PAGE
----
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Highest Precision QCD predictions for a new era in Higgs boson phenomenology

Periodic Reporting for period 3 - hipQCD (Highest Precision QCD predictions for a new era in Higgs boson phenomenology)

Okres sprawozdawczy: 2022-06-01 do 2023-11-30

High-energy colliders enable us to study the fundamental particles and interactions that make up our universe. To extract information from data, we require very sophisticated theoretical calculations that reliably model the complex environment of high-energy collisions. hipQCD develops innovative techniques that allow for high-precision studies at the Large Hadron Collider (LHC) and it applies them to in-depth phenomenological investigations, with a particular emphasis on processes related to the Higgs boson.

On the theoretical side, we focus on computing higher-order perturbative corrections within the Standard Model, starting from first principles. The group deals with all the many aspects involved in such computations. These range from devising
new ``subtraction frameworks'', which are required to properly organise the degrees of freedom at play and obtain physically meaningful results, to computing complex ``scattering amplitudes'', the theoretical objects that encode the quantum information on particle scattering probabilities. The goal is to develop robust and efficient theoretical predictions for key collider processes that allow for a wide range of phenomenological studies in different kinematical regimes, thus maximally profiting from LHC data.

On the phenomenological side, we apply our results to stress-test the structure of the Standard Model at very high accuracy. Particular emphasis is devoted to the electroweak sector of the Standard Model and the Higgs boson, whose properties are yet unknown to a satisfactory level of precision.

Our hope is that the techniques we are developing will help answering questions like ''what is the structure of Higgs interactions?'' or, more broadly, ''do fundamental particles and interactions behave as predicted by the Standard Model, or do we see hints for new physics?''.
In this first part of the project, we have completed the formulation of the so-called ``nested soft-collinear subtraction'' (NSC) scheme, which provides a robust and efficient framework for computing next-to-next-to-leading order (NNLO) corrections in perturbative quantum chromodynamics (QCD) to a wide variety of important processes.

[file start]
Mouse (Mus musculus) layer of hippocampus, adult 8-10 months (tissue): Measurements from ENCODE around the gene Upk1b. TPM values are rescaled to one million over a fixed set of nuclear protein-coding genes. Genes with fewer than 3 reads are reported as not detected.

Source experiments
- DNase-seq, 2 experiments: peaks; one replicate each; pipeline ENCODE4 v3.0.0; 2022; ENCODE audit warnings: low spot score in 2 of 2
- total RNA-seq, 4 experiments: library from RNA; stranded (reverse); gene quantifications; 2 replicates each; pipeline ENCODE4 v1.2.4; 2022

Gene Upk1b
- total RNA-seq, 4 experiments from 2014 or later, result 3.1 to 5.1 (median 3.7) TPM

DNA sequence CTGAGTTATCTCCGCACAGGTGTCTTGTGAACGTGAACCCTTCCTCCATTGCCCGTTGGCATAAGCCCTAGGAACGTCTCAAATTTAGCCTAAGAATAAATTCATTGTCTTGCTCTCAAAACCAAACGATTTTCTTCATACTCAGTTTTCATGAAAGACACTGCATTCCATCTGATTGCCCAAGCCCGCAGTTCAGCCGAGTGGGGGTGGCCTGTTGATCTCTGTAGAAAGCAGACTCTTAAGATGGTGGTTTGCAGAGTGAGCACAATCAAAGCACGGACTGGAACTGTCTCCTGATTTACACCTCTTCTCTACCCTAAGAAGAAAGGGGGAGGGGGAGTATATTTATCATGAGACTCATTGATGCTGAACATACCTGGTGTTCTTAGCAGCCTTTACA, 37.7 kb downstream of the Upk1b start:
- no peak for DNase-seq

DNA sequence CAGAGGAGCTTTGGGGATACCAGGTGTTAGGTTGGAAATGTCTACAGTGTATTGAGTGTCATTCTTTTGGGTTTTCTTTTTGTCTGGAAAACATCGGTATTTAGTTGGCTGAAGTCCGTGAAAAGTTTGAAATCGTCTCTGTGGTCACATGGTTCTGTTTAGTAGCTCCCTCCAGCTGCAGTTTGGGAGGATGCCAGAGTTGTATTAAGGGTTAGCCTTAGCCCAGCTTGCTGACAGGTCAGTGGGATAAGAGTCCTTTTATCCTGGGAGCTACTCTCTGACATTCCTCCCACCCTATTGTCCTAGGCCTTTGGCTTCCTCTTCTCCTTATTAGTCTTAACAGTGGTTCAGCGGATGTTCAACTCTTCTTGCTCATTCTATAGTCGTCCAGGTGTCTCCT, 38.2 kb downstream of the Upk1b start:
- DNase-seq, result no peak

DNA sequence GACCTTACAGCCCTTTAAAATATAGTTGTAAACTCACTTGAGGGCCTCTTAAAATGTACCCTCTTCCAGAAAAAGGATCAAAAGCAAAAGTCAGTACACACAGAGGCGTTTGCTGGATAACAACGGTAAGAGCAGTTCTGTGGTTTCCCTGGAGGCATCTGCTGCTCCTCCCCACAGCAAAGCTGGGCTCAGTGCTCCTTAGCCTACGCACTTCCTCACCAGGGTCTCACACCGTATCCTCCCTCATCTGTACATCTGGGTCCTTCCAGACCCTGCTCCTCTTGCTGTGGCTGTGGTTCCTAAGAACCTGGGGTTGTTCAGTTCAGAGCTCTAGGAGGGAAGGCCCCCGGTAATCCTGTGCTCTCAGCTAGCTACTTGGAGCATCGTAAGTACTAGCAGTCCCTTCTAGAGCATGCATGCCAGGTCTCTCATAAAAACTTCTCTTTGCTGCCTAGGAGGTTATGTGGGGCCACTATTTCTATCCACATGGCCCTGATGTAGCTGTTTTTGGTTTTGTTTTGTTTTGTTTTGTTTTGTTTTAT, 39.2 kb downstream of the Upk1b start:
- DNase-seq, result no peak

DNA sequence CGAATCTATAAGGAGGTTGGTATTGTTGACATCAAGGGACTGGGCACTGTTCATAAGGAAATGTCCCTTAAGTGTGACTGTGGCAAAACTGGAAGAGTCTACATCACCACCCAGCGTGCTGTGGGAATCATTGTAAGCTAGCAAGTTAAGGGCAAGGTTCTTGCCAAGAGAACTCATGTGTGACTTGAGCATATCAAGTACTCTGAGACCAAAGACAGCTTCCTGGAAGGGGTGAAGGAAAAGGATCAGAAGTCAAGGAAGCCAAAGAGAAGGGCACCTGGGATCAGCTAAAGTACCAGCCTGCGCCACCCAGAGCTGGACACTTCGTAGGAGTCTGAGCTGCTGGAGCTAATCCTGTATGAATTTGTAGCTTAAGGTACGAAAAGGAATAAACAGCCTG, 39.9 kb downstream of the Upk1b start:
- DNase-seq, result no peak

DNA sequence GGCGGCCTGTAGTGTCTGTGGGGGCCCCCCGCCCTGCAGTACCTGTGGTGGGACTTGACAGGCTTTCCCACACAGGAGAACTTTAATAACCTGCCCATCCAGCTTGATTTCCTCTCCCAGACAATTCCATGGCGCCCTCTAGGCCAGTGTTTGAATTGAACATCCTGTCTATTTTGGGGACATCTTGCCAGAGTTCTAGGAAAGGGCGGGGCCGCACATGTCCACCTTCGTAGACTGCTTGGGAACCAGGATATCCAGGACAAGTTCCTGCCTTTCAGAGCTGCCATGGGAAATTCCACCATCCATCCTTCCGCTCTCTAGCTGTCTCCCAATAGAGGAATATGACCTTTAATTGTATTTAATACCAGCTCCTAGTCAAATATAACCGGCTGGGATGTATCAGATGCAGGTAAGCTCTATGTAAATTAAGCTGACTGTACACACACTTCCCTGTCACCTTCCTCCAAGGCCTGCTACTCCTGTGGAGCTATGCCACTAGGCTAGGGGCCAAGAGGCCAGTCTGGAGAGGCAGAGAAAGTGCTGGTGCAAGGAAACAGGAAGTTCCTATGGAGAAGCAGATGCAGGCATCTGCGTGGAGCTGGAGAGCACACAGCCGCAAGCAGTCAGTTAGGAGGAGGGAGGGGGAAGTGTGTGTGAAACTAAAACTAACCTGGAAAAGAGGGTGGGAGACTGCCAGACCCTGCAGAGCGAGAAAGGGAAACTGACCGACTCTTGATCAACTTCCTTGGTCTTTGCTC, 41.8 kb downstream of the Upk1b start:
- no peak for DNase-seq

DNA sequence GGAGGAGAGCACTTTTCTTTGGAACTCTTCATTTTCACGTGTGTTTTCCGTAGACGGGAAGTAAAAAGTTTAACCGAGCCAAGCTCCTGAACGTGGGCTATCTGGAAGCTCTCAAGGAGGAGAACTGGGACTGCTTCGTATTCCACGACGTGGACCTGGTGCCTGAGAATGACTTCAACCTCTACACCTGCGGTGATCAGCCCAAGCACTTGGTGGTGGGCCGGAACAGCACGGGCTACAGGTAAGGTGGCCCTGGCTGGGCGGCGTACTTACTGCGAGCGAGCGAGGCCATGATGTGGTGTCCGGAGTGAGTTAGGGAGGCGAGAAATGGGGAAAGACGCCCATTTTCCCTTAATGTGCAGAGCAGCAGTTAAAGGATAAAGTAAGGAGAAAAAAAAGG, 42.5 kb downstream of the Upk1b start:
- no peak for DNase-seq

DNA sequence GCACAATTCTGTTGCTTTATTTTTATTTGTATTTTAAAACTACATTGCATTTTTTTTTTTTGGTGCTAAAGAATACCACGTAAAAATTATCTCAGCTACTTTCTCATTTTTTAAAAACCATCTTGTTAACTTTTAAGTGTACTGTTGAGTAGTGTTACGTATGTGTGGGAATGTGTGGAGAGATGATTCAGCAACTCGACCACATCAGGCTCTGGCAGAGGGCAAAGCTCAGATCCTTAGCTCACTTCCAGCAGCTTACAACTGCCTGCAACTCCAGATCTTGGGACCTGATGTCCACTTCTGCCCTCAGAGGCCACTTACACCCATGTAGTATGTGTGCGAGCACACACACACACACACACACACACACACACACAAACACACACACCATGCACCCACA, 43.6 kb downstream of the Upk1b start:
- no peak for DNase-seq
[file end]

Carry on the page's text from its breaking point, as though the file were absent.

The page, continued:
As an unforeseen but welcome development, we have found that our framework is flexible enough to also cope with the case of mixed QCD-Electroweak corrections. We have followed this promising new line of investigations and we computed
for the first time mixed QCD-Electroweak corrections to gauge bosons production at the LHC for realistic experimental setups, and their implication for the extraction of fundamental parameters of the Standard Model.

We have also applied our NSC framework to Higgs studies in important channels, namely associated Higgs production (VH) and Higgs production in vector boson fusion. In both cases, we have also properly modeled Higgs decays. In the VH case, we clearly emphasised the short-comings of the standard theoretical approach to higher order perturbative calculations for processes involving b-quarks in the final state, and developed a calculation that partially addresses them. We have also studied the interplay of higher-order corrections and effects coming from potential new physics contributions, to make sure that the former are not confused for the latter.

The group obtained important results for complex scattering amplitudes. Highlights include the computation of two-loop amplitudes for di-photon production in association with one extra photon or a QCD parton. The latter was the first calculation of a two-loop scattering amplitude for a 2->3 process that takes into account the exact colour structure of QCD. The group also made progress towards predictions at even higher orders, and obtained for the very first time results for 2->2 scattering amplitudes at three loops in QCD. Group members have also devised techniques for computing scattering amplitudes fully numerically, to tackle cases which may be to complex to be treated with purely analytics
methods.

Finally, given the high level of accuracy of perturbative calculations, we have started investigating the limitations of the perturbative framework. These may become critical for high-precision analysis.
The main achievements reported above go beyond the current state-of-the art.

Looking forward, we plan to apply our NSC framwork and our understanding of QCD scattering amplitude to perform further accurate phenomenological studies in the Higgs sector and beyond, both in ``standard'' and extreme kinematic regions.
We also envision to further continue our investigation of Electroweak corrections, with a particular emphasis on extreme kinematic configurations. Furthermore, we hope to extend our framework towards even higher orders in perturbative QCD, and further investigate the issues that one may encounter in perturbative calculations beyond NNLO.